Thursday, 24 February 2011


We could see the clouds massing and the sky growing an ever deeper shade of grey – but this is the heart of the dry season! It is not supposed to rain until late March or April, but it has. We had carried on walking  from work to the vegetable kiosk, regardless of the few dollops of rain that were spattering the dust – and then the heavens opened. We took refuge inside among the peppers and pineapples. Squalls of water poured through the chicken wire walls, blowing the fruit off the shelves. The temperature must have fallen fifteen degrees in the space of two minutes. The two young men who would have served us , were far too busy trying to fix sacking over the mesh walls and failing completely.  Soon the water that was pouring down the shallow ditch outside, overflowed  into the kiosk and we found ourselves ankle deep. The actual storm drains seemed to be largely ineffective, clogged by months-worth of garbage.
Traffic  suddenly disappeared – only the occasional okada driver, desperate for a fare.
I decided to make a bolt for it and dashed through the storm- soaked in seconds! ‘I might as well enjoy it,’ I thought .  I couldn’t be any wetter  so my run eased into a brisk walk. 
Old Cemetry Road had turned into a river, a swirling, turgid stream of brown, debris-laden water pouring from the cemetery end of the road, eroding or reclaiming a channel that writhed and twisted ,  eventually cascading  into a roadside ditch.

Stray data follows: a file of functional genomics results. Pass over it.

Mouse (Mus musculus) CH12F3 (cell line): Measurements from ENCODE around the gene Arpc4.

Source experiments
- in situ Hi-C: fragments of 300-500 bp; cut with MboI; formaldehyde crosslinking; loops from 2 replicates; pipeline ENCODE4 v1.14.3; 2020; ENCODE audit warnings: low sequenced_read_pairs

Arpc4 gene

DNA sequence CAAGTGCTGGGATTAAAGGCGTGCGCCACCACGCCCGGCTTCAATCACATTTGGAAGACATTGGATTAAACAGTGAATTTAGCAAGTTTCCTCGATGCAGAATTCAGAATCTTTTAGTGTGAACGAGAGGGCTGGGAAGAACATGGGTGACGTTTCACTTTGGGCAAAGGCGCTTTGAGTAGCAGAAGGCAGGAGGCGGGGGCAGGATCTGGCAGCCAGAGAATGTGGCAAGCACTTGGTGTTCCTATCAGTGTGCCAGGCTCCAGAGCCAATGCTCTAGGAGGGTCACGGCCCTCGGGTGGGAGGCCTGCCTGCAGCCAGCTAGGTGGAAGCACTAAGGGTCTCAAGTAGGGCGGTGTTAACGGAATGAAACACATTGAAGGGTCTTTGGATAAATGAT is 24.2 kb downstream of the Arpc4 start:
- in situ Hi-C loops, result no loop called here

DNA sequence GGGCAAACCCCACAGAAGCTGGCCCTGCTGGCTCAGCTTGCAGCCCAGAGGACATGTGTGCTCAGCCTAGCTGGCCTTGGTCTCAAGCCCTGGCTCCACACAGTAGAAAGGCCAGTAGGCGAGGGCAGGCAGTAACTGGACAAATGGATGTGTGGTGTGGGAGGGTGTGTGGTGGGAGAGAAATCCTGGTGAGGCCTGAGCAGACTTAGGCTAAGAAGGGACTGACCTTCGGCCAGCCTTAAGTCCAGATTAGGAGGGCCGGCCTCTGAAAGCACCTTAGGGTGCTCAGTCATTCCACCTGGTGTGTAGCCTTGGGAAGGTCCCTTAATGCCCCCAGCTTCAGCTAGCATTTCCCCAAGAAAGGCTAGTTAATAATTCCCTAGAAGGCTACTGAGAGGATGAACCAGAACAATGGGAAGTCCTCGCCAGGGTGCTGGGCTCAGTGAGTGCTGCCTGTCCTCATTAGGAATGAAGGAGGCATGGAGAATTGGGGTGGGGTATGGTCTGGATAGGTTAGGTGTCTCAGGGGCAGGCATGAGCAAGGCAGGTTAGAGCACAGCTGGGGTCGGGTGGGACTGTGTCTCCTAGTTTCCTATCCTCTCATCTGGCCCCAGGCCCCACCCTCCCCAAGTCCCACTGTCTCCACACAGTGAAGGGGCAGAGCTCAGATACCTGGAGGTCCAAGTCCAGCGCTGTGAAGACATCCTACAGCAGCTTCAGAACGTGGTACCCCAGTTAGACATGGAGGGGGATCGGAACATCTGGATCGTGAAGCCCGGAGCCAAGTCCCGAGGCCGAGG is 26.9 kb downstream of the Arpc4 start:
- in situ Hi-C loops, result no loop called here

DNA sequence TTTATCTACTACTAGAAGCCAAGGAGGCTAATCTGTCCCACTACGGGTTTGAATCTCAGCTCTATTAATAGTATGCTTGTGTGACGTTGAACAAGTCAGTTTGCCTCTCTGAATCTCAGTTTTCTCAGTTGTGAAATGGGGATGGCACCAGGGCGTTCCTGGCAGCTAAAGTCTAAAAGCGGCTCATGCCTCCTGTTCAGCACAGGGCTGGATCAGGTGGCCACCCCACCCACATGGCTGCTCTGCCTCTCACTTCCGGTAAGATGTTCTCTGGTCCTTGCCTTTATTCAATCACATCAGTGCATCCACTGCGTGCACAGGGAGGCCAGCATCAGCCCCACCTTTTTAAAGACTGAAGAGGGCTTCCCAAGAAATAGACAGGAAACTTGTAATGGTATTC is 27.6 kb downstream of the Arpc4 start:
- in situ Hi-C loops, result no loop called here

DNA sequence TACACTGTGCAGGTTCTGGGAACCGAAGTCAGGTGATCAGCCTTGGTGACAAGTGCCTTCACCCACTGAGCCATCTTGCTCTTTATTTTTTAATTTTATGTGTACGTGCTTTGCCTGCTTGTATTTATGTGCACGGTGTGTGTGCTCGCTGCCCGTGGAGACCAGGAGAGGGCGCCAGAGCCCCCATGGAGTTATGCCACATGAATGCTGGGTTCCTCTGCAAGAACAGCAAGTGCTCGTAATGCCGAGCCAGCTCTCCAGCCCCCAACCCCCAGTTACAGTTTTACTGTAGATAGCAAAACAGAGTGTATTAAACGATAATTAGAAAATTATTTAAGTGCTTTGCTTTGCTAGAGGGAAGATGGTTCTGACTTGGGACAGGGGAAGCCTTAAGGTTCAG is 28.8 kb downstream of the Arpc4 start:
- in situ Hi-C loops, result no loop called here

Nobody else was about – nobody shouting ‘oyibo’ at me, no vehicles ‘horning’ me, no goats, dogs or hens to stumble over – just me and the sound of the rain battering on the tin roofs and lashing what is left of ‘our’ tree. Nobody hammering of car parts into place, no wood chopping – just my feet slopping and squelching against the river flow, avoiding the larger and more unsavoury items of debris that were floating past.
When I reached home and pushed open the noisy, steel compound gate, even the  giant padlock clanged mournfully  as the deluge continued.
Ten minutes or so later and equally drenched, Caroline caught up with me, clutching a bag of veggies that she had no doubt acquired at a knock-down price.
Half an hour later the rain eased, leaving the air a lot cooler – a familiar freshness that summer rains back home used to bring, but if this is what one storm does to our road, what must the real rainy season itself be like?  – and we have a ground floor flat – oooooer!.
No NEPA!  We got out of our wet clothes and into cooking the tea by candle light – some things don’t change!

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